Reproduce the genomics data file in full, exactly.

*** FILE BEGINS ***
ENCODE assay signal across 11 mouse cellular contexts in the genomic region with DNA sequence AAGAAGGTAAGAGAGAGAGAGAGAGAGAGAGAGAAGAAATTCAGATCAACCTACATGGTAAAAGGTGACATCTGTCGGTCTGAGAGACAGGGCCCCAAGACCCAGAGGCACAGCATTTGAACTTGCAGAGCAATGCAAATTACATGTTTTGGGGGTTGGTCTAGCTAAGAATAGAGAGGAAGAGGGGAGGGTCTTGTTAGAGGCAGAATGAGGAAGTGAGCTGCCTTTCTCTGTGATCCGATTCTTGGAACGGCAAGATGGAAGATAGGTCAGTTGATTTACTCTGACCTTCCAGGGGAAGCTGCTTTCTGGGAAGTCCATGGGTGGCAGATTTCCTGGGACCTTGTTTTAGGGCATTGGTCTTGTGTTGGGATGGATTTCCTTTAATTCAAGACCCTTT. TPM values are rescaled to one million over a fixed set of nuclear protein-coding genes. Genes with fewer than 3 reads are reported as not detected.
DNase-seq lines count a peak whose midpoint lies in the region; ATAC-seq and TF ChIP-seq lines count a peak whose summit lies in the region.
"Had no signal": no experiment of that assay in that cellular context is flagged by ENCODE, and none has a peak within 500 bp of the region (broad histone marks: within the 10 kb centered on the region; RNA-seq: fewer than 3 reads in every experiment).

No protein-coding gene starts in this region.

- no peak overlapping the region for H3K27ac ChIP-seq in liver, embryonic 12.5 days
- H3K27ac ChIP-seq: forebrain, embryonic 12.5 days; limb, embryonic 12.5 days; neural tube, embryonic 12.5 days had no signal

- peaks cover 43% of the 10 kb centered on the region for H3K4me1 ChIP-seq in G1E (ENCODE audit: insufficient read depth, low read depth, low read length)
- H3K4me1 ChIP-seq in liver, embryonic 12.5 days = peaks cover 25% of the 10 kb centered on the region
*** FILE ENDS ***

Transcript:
ENCODE assay signal across 11 mouse cellular contexts in the genomic region with DNA sequence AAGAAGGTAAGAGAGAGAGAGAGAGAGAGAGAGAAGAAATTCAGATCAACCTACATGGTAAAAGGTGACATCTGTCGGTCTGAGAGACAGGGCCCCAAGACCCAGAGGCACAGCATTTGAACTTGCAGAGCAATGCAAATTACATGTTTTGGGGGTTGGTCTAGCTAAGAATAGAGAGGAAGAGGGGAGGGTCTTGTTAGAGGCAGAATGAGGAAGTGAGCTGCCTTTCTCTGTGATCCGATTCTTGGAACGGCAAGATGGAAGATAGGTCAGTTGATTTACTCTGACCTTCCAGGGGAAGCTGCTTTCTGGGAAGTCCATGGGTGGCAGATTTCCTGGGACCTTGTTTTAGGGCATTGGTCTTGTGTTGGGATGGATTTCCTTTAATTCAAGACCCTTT. TPM values are rescaled to one million over a fixed set of nuclear protein-coding genes. Genes with fewer than 3 reads are reported as not detected.
DNase-seq lines count a peak whose midpoint lies in the region; ATAC-seq and TF ChIP-seq lines count a peak whose summit lies in the region.
"Had no signal": no experiment of that assay in that cellular context is flagged by ENCODE, and none has a peak within 500 bp of the region (broad histone marks: within the 10 kb centered on the region; RNA-seq: fewer than 3 reads in every experiment).

No protein-coding gene starts in this region.

- no peak overlapping the region for H3K27ac ChIP-seq in liver, embryonic 12.5 days
- H3K27ac ChIP-seq: forebrain, embryonic 12.5 days; limb, embryonic 12.5 days; neural tube, embryonic 12.5 days had no signal

- peaks cover 43% of the 10 kb centered on the region for H3K4me1 ChIP-seq in G1E (ENCODE audit: insufficient read depth, low read depth, low read length)
- H3K4me1 ChIP-seq in liver, embryonic 12.5 days = peaks cover 25% of the 10 kb centered on the region